For a more sedate arrival, I would suggest arriving, instead, via the Marble Arch tube station, which is at the less busy Western end of Oxford Street. You could also arrive in at the Eastern End, via the Tottenham Court Road station but that is a lot more bustling and, personally, I prefer to end my Oxford Street Ramble at the Eastern end, so that I can continue to London’s Theatreland and Soho districts.

Whichever tube station you choose, you will emerge, blinking, into the daylight and one of the most hectic streets you have ever seen. Join the flow of pedestrians and take it all in. As with any major city, beware of pickpockets and bag snatchers.


Leave your valuables at home and keep your money close to your body preferably to the front. In the UK, it is acceptable to use a card to pay for even minor purchases, such as a coffee or tube tickets, so, you don’t even really need to carry money and, should a situation arise in which you do need money, you will find ATM cash machines everywhere.

There are frequent cafes and sandwich bars at which you can pull into and have a rest if it all gets a bit much but, of course, these are pretty crowded too, and you may have to queue – of course, queuing itself is a quintessential part of the British experience! As you progress along Oxford Street, it is a good idea to keep your eyes open for tube station signs.

Entries to the four tube stations appear at both sides of the street and can be very helpful in letting you know where you are. Just remember that the Oxford Circus station is right in the middle of Oxford Street, right at the intersection with Regent Street, another big, famous and highly fashionable shopping street that you should take the opportunity to experience.

On occasion, you may see an interesting store on the opposite side of Oxford Street but getting across the road can be tricky, especially when there is a barrier between the road and pavement. If you happen to be near a tube entrance, pop down and use it as a handy underpass to get to the other side.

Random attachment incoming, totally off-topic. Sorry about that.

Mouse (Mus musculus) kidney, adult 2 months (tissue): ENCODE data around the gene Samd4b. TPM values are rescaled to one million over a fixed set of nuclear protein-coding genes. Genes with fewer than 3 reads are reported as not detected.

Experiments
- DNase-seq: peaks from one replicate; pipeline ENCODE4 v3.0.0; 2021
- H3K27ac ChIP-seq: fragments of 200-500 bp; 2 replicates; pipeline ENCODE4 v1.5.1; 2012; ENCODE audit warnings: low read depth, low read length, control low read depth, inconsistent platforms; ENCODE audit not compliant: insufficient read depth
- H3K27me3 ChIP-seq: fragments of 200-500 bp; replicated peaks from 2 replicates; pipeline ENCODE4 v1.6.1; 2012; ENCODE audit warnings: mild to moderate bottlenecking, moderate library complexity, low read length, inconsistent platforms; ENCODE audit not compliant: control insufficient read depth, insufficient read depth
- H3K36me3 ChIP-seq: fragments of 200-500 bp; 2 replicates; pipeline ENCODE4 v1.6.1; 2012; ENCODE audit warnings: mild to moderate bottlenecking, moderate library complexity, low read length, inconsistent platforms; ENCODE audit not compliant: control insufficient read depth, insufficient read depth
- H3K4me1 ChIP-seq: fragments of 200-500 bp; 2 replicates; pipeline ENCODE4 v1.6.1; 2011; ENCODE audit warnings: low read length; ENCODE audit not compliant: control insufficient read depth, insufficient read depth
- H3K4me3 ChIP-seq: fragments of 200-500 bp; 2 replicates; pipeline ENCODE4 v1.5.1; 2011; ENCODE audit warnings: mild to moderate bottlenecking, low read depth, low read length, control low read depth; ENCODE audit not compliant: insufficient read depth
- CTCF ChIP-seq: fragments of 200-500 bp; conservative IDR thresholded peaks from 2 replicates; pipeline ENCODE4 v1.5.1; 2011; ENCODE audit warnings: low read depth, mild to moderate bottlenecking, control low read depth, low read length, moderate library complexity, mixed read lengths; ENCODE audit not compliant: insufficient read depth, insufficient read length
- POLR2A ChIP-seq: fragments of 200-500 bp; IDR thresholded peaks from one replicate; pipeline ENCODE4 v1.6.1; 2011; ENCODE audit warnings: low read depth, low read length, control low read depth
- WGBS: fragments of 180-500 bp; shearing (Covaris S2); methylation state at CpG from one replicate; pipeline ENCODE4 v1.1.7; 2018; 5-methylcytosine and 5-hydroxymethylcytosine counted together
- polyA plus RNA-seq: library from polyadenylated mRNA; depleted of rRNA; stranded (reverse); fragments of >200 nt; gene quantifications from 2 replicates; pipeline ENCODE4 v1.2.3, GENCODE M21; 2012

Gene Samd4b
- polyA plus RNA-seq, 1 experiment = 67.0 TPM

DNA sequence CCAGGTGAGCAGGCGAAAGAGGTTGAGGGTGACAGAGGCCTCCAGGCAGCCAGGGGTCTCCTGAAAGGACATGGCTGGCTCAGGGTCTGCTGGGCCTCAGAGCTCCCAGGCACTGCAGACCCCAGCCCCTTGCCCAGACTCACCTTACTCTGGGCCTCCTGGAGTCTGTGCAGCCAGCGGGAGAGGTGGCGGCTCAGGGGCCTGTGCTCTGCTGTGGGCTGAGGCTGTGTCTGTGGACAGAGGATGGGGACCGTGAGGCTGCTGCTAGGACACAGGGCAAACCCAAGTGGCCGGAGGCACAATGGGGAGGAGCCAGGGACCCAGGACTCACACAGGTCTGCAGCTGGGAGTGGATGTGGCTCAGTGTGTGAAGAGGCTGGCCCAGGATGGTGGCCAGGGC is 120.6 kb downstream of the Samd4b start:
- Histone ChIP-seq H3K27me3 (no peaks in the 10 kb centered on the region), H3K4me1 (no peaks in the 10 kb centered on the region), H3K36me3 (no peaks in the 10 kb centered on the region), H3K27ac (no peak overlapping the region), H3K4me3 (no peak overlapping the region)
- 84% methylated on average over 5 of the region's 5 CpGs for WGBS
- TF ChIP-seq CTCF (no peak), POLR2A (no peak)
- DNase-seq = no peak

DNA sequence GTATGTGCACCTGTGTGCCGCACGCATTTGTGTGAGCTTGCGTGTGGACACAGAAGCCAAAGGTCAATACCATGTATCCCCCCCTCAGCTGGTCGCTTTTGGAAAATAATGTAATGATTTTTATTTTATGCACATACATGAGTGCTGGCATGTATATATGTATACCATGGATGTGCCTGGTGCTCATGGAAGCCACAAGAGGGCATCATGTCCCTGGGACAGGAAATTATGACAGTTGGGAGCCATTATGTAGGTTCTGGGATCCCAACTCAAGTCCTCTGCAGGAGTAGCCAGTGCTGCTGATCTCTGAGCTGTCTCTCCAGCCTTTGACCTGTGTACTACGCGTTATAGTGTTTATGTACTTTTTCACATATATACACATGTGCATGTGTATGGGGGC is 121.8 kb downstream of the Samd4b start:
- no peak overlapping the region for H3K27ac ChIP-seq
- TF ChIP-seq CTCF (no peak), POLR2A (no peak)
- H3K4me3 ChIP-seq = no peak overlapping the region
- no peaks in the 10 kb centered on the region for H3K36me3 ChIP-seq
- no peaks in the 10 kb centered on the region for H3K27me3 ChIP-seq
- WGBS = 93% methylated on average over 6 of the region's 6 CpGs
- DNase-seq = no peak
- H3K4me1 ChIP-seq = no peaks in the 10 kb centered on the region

You may be tempted to use the tube stations to skip along Oxford Street but, unless it is raining heavily, that is not really a short cut – it takes so long actually to get down to the trains and, then, back up again, you are better off walking, the tube stations are not actually all that far apart, the entire length of Oxford Street is only about one and a half miles. 

It might be a better idea to hop onto one of the many red London double-decker buses that traverse Oxford Street, particularly if you have a travel pass that includes the use of buses. Sitting on the top deck of a bus allows you to gaze down at the uniquely London pedestrian madness below.

Oxford Street is worth experiencing but, on the whole, it may make more sense to do your shopping in a less busy location. Almost all the stores will have stores carrying exactly the same merchandise in hundreds of other locations. There are some unique sights, such as Selfridges famous food hall but, on the whole, you should probably avoid having to struggle along Oxford Street with large shopping bags or an armful of bulky packages.

Continue Reading